ing from melancholia, and this was the
third attempt she had made to take her
P. O. S. of A Hold Big Event
Washington Camp No. 16. Patriotic
Orde Sons of America, held a Washing
ton Birthday program in their hall. 26
North Third street, last night. Speak
ers of the evening were James Turk.
K. J. Herbert. A. C. Dean, John E. Pe
ters an I J. W. Summer. Past presi
dents of the lamji were guests of hon
or Following the speeches refresh
ments were served.
PUN FROM SORf,
Rub Pain Away With
Small Trial Eottle of
Old "St. Jacob's
What's Rheumatism? Pain only.
Stop drugging! Not one case in
fifty requires internal treatment. Rub
soothing, penetrating "St. Jacob's Oil"
directly upon the "tender spot" and re
lief conies instantly. "St. Jacob's Oil"
is a harmless rheumatism and sciatica
liniment, which never disappoints and
cannot burn the skin.
Limber up! Quit complaining! Get
a small trial bottle from your drug
gist, and in just a moment you'll be
free from rheumatic and seiatic pain,
soreness, stiffness and swelling. Don't
suffer! Relief awaits you. Old honest
"St. Jacob's Oil" lias cured millions of
rheumatism sufferers in the last half
century, and is just as good for sciatica,
neuralgia, lumbago, backache, sprains
s. S. CUMES DINNER
Mu»b«rs Taught by Mb*. Jokjs A .
«*ck of Stevsns M. E. Church OV
The Sunday school CIRM taupht bv
Mra. John A. Affleck of the Steven's
Methodist Kpieropal church,
celebrated ita annual banquet last niirht
»n the church parlors. The .lecorations
consisted of American flags and bunt
ing. _ Following a brief program a tur
key dinner was served. The fotlowiiui
Mr. and Mrs. John A. Affleck, Mr.
u'Mf*' J ~ R, ' lM,o k, Mr. and Mrs.
!J; ' K «y. Mr. and Mrs. W. W. Byrem.
» K " D - F °W- Mr. aud" Mrs.
William button, Mr. and Mrs. C. Hoff
aommer, Mr. aud Mrs. Staiith A.
j Kijhn, Mr. ami Mrs. Raymond Ar
uold. Mr. and Mrs. W. 0. Ammon.
■ Mr. and Mrs. Heistcr H. Bvler, Mr.
and Mrs. John Filer, Mr. and Mrs. A.
| K. Buch, Mr. and Mrs. R. V. Macneil,
Mr. and Mrs. U. W. Seltzer, Mr. and
Mrs \\. o. Downs, Mr. aud Mrs. Thcr
jon hves. Mr. and Mrs. Charles B.
Turner. Mr. and Mrs. H. O. Fierv Mr
Mrs. K. A. Latham. Mr. and Mrs!
«illiam Hamilton. Mr. aud Mrs C
J Challenges, Mr. and Mrs. W.
, Mr. and Mrs. tl. K. Guver, Mr. and
Mrs. C. C. Crump. Mr. and Mrs. M.
j Mavbaugh. Mr. and Mrs. R. O. Stuck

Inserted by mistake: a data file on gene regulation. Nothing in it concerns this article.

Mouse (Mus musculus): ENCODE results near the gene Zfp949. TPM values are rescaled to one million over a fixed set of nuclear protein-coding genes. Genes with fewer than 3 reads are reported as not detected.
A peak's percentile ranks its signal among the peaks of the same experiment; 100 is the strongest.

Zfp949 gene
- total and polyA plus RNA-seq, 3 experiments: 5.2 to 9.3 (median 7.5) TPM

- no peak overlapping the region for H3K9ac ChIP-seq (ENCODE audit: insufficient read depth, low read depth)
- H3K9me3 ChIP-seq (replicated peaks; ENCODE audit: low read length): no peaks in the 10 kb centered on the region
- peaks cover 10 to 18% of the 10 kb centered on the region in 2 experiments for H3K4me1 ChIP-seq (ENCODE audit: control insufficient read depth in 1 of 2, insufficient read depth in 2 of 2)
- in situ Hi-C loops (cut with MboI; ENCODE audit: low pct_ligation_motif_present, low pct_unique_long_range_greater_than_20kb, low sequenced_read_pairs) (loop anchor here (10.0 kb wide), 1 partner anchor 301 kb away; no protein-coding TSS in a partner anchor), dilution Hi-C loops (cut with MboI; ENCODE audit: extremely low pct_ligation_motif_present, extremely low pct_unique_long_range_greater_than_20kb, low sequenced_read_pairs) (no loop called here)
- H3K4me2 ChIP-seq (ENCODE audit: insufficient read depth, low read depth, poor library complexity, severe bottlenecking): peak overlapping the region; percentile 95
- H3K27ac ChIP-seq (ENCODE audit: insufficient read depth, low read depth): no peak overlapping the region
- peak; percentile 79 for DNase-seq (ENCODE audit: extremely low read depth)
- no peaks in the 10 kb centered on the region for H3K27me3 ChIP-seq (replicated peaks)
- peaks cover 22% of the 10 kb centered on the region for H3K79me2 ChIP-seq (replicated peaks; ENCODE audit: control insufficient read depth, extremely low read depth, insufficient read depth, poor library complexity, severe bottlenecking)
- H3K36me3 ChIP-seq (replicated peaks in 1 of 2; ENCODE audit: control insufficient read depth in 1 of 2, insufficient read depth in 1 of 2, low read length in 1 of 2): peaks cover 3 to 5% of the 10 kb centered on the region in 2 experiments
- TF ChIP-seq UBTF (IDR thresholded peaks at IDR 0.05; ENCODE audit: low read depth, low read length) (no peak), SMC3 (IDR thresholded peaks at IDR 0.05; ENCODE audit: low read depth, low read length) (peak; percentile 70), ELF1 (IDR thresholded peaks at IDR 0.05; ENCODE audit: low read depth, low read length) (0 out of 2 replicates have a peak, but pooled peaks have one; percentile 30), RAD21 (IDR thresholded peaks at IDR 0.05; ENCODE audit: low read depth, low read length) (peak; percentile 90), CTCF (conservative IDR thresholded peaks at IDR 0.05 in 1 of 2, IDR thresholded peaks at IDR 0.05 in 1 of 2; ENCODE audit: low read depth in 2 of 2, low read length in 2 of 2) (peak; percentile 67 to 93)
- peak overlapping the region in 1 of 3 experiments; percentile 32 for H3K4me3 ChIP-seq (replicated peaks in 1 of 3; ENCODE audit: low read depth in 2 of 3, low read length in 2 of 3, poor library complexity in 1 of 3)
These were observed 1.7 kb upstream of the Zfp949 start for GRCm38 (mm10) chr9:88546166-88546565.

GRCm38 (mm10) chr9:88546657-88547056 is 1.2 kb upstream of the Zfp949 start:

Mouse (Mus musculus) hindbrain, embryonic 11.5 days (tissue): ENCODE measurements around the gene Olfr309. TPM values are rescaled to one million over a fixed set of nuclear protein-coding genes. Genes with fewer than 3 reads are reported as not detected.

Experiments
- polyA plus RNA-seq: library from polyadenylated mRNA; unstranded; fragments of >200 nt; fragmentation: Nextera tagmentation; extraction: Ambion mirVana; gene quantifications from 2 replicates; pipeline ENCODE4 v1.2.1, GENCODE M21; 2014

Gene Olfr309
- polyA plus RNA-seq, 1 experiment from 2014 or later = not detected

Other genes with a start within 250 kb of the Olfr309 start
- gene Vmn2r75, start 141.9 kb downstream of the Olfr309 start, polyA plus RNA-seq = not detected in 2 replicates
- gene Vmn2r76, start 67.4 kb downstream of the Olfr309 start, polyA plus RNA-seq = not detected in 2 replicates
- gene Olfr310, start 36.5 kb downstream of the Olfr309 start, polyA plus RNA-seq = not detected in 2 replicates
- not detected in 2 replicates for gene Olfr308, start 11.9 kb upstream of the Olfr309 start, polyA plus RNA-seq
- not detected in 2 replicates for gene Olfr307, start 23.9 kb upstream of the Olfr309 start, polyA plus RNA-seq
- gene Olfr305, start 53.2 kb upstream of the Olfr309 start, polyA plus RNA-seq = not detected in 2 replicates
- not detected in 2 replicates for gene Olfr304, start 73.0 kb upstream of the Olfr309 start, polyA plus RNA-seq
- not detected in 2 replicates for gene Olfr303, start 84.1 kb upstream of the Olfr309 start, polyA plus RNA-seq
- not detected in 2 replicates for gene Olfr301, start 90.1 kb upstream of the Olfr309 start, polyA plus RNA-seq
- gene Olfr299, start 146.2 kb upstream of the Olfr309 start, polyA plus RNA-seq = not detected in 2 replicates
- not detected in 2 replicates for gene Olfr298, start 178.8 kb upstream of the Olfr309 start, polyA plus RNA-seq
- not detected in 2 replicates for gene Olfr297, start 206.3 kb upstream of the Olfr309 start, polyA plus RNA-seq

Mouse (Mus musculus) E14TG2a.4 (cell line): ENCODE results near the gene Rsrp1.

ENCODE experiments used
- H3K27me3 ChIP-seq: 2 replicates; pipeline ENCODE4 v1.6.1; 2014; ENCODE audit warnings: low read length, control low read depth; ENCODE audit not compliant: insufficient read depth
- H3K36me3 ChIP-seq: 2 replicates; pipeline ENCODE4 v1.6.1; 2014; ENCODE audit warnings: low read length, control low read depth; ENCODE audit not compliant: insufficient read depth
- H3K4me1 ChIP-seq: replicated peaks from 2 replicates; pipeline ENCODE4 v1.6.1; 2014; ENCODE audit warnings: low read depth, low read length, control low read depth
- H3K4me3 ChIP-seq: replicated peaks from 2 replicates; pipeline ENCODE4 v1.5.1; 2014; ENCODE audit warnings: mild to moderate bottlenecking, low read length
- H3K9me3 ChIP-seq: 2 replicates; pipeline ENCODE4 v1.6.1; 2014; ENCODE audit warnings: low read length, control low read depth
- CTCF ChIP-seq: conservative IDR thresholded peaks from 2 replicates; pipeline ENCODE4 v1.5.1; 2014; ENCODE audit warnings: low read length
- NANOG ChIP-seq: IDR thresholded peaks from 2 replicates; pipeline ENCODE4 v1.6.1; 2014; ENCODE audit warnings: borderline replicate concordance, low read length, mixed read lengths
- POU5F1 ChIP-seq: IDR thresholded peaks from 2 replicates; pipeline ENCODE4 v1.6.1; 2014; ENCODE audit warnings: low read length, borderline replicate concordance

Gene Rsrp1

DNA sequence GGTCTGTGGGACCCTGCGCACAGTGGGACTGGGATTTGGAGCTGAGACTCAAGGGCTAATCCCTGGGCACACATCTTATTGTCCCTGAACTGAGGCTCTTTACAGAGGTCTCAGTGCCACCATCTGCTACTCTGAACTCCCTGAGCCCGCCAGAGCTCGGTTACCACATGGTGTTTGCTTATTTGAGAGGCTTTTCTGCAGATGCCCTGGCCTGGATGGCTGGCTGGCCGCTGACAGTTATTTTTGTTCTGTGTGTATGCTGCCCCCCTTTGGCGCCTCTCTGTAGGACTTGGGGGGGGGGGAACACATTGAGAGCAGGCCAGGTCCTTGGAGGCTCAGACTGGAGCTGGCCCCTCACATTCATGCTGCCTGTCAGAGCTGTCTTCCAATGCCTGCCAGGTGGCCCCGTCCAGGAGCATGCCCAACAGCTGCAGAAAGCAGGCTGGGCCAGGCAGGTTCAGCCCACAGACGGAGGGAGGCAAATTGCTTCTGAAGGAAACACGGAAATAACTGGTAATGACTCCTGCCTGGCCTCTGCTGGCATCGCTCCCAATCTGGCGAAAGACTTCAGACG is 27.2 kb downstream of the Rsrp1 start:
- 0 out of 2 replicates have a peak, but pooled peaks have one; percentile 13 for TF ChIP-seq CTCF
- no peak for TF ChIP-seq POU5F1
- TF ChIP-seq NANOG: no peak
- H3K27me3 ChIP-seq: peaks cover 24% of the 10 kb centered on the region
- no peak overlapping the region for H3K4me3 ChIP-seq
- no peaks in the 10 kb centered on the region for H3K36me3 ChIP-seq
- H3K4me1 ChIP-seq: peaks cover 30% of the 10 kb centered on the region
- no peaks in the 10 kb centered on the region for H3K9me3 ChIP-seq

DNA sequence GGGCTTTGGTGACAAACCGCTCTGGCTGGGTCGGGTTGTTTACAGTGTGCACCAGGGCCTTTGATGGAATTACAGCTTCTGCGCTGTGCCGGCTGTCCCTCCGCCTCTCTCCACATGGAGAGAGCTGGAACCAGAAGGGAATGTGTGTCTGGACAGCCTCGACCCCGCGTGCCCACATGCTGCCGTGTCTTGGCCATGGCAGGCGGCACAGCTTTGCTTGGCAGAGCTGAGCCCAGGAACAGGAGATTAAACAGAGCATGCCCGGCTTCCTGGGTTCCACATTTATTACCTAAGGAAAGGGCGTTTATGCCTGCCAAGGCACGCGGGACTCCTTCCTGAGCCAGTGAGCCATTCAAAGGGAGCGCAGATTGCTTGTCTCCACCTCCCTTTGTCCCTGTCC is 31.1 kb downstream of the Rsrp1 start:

erwurth, Mr. and Mrs. Theodore P
Carov, Mr. and Mrs. John Fuller, Mr.
and Mrs. J. H. Steele, Mr. ami Mrs. J.
x a rues, Mr. and Mrs. C. H. Cahauifh.
Mr. and Mrs. C. E. Chamberlain, Mr
and Mrs. Louis Smith. Mr. and Mrs
t hris Copnian. Mr. and Mrs. C. W. Byer
M r - a'.d Mrs. Kdgar K. Smith, Mrs", j!
jr. Evans, Mrs. Russell, Mrs. J. H.
j Steele, Mrs. ('. K. Fallon, Mrs. T. P.
; Kincs, Mrs. C. Karsman, Mrs. C. J
imager Mrs. ,1. t\ Paris!., Mrs. Sam
uel 11. Union, Mrs. I). 0. Orbin. ,\lr<
fc. Conrad. Mrs. Lillie Kinch, Mrs
Josephine Saunders. Mrs. Karl De
wald. Mrs. J. H. Ka.se, Mrs. H B
Kircher, Mrs. M. M. Tawney, Mrs!
( Alue Caahman, Mrs. N. C. Stria. Mr<.
M. (>eary. Mrs. Thomas Pottiger. Mrs.
. Wilson Starner, Mrs. B. M. Ksrf, Mrs.
| W. U. Fisher, Mrs. 0. \V. Irwin. Mrs]
| r.niory Smith. Mrs. 1. F. Martz, Mrs.
K\ \\. Booscr, Mrs. Daniel Jones, Mrs.
Charles Moore, Mrs. James W. Bark
! or, Mrs. William Corkle, Mrs. (.-on
rort Da tiners, Mrs. Annie Pindar, Miw
j tjarrie A. Koe. Miss Marv Brinton, Miss
■ orma Barker, Miss Ksther Perrv, Miss
I -Mollie Perry, Mis* Besse DannerV. Miss
snra Sheesl.v, Miss Margaret Turner,
• Miss l*>la Freeland, Miss Militcd Boos
or, Miss Ruth Hancock, Miss Opal
I Shannon. Miss Elizabeth Etter, Miss
! Mildred Hartnian. Miss Minnie lloff
jman, Mis* Catherine Buchanan. Miss
i Uannah Heiier, Misses Edythe Hear
lings, l.illie Headings. Ruth Straw.
| Hope i ashman, Vivian fives. Gladvs
| Piery, Miriam St. Clair. Margaret St.
Klair, Raehael Miitzabaugh. Elizabeth
Lemon, Helen Oilman, Elizabeth Hatz,
Sara Hauser, and the Rev. Clayton Al
; bert Smueker, Clarence Yost, C. Har
rold. Gilbert Sounders, Earl DeWald,
tlvde Ritter, John Affleck Bvreni, Har
|rv Ham*, Percy Pindar, Charles H.
Hoffman, Amaza Brubaker and William
WAE ON TRACK BETTING
Preacher Declares Lake Erie Circuit
Races Wi!l Be Watched
Lorry, Pa., Feb. 23. —Gambling in
violation ot all the statutes must be
stopped at the Lake Erie circuit races,
declared the Rev, H. C. Shaw, pastor
of the Methodist church here, during
a sermon last night. Tiie pastor in
tends to take action to see that gam-
I ding and |>ool selling is not allowed
during the coming meeting this sum
Already races were dropped at Titus- ;
ville on account or the Rev. M. Bullcn
declaring against gambling.
LIGHTWEIGHT LOAF LEGAL
City Solicitor of WUkes-Barre Gives ail
W ilkcs-Barre. Feb. 23.—1n an opin
ion handed down to City Sealer of